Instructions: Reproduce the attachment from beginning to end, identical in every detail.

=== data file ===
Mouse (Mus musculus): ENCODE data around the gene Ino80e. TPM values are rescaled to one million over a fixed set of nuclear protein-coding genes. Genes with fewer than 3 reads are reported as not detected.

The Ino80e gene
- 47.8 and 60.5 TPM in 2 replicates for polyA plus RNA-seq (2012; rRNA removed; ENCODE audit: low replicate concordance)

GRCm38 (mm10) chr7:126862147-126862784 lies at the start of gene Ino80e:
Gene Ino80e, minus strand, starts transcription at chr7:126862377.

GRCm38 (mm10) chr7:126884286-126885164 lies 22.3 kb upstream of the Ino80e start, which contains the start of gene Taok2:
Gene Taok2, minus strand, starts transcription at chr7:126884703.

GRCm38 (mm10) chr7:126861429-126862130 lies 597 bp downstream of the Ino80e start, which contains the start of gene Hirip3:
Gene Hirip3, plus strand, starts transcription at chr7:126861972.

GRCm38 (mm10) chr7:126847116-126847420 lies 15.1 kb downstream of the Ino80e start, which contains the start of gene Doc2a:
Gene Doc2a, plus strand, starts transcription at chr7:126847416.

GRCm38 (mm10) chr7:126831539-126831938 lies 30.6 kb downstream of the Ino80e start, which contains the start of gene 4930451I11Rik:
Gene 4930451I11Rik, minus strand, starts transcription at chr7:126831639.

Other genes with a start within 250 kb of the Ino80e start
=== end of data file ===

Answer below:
Mouse (Mus musculus): ENCODE data around the gene Ino80e. TPM values are rescaled to one million over a fixed set of nuclear protein-coding genes. Genes with fewer than 3 reads are reported as not detected.

The Ino80e gene
- 47.8 and 60.5 TPM in 2 replicates for polyA plus RNA-seq (2012; rRNA removed; ENCODE audit: low replicate concordance)

GRCm38 (mm10) chr7:126862147-126862784 lies at the start of gene Ino80e:
Gene Ino80e, minus strand, starts transcription at chr7:126862377.

GRCm38 (mm10) chr7:126884286-126885164 lies 22.3 kb upstream of the Ino80e start, which contains the start of gene Taok2:
Gene Taok2, minus strand, starts transcription at chr7:126884703.

GRCm38 (mm10) chr7:126861429-126862130 lies 597 bp downstream of the Ino80e start, which contains the start of gene Hirip3:
Gene Hirip3, plus strand, starts transcription at chr7:126861972.

GRCm38 (mm10) chr7:126847116-126847420 lies 15.1 kb downstream of the Ino80e start, which contains the start of gene Doc2a:
Gene Doc2a, plus strand, starts transcription at chr7:126847416.

GRCm38 (mm10) chr7:126831539-126831938 lies 30.6 kb downstream of the Ino80e start, which contains the start of gene 4930451I11Rik:
Gene 4930451I11Rik, minus strand, starts transcription at chr7:126831639.

Other genes with a start within 250 kb of the Ino80e start